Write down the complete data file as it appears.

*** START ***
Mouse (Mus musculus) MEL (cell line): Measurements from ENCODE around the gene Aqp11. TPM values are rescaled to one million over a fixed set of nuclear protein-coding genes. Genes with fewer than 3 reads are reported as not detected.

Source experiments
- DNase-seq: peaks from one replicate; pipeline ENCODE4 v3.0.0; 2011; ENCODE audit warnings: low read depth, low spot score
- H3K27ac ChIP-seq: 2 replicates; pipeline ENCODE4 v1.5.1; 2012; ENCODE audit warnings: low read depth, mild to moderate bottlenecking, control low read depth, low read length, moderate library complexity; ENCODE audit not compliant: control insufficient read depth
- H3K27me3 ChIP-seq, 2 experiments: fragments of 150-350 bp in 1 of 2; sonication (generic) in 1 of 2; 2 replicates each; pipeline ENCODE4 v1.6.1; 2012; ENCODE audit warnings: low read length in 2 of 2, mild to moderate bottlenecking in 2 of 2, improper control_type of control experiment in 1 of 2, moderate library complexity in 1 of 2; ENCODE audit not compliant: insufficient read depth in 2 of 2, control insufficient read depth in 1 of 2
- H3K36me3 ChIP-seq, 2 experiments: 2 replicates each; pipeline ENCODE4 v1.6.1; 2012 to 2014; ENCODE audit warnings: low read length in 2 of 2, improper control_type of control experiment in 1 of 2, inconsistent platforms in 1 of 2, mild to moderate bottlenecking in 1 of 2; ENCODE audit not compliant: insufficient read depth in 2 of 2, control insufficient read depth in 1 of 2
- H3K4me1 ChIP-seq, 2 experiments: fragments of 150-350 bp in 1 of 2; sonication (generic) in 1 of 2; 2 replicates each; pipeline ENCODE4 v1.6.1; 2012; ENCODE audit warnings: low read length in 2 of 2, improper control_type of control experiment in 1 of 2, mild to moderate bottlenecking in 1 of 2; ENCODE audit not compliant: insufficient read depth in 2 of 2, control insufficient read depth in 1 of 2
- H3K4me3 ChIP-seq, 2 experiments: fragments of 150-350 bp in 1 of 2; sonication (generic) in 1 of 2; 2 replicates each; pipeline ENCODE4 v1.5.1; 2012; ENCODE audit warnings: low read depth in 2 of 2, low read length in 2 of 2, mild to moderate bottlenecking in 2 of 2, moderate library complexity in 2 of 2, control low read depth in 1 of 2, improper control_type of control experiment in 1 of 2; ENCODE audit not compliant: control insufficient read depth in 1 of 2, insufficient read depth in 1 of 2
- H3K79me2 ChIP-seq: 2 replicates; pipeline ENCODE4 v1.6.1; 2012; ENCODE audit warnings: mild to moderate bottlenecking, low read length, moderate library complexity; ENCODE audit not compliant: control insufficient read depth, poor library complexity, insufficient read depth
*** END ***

Mouse (Mus musculus) MEL (cell line): Measurements from ENCODE around the gene Aqp11. TPM values are rescaled to one million over a fixed set of nuclear protein-coding genes. Genes with fewer than 3 reads are reported as not detected.

Source experiments
- DNase-seq: peaks from one replicate; pipeline ENCODE4 v3.0.0; 2011; ENCODE audit warnings: low read depth, low spot score
- H3K27ac ChIP-seq: 2 replicates; pipeline ENCODE4 v1.5.1; 2012; ENCODE audit warnings: low read depth, mild to moderate bottlenecking, control low read depth, low read length, moderate library complexity; ENCODE audit not compliant: control insufficient read depth
- H3K27me3 ChIP-seq, 2 experiments: fragments of 150-350 bp in 1 of 2; sonication (generic) in 1 of 2; 2 replicates each; pipeline ENCODE4 v1.6.1; 2012; ENCODE audit warnings: low read length in 2 of 2, mild to moderate bottlenecking in 2 of 2, improper control_type of control experiment in 1 of 2, moderate library complexity in 1 of 2; ENCODE audit not compliant: insufficient read depth in 2 of 2, control insufficient read depth in 1 of 2
- H3K36me3 ChIP-seq, 2 experiments: 2 replicates each; pipeline ENCODE4 v1.6.1; 2012 to 2014; ENCODE audit warnings: low read length in 2 of 2, improper control_type of control experiment in 1 of 2, inconsistent platforms in 1 of 2, mild to moderate bottlenecking in 1 of 2; ENCODE audit not compliant: insufficient read depth in 2 of 2, control insufficient read depth in 1 of 2
- H3K4me1 ChIP-seq, 2 experiments: fragments of 150-350 bp in 1 of 2; sonication (generic) in 1 of 2; 2 replicates each; pipeline ENCODE4 v1.6.1; 2012; ENCODE audit warnings: low read length in 2 of 2, improper control_type of control experiment in 1 of 2, mild to moderate bottlenecking in 1 of 2; ENCODE audit not compliant: insufficient read depth in 2 of 2, control insufficient read depth in 1 of 2
- H3K4me3 ChIP-seq, 2 experiments: fragments of 150-350 bp in 1 of 2; sonication (generic) in 1 of 2; 2 replicates each; pipeline ENCODE4 v1.5.1; 2012; ENCODE audit warnings: low read depth in 2 of 2, low read length in 2 of 2, mild to moderate bottlenecking in 2 of 2, moderate library complexity in 2 of 2, control low read depth in 1 of 2, improper control_type of control experiment in 1 of 2; ENCODE audit not compliant: control insufficient read depth in 1 of 2, insufficient read depth in 1 of 2
- H3K79me2 ChIP-seq: 2 replicates; pipeline ENCODE4 v1.6.1; 2012; ENCODE audit warnings: mild to moderate bottlenecking, low read length, moderate library complexity; ENCODE audit not compliant: control insufficient read depth, poor library complexity, insufficient read depth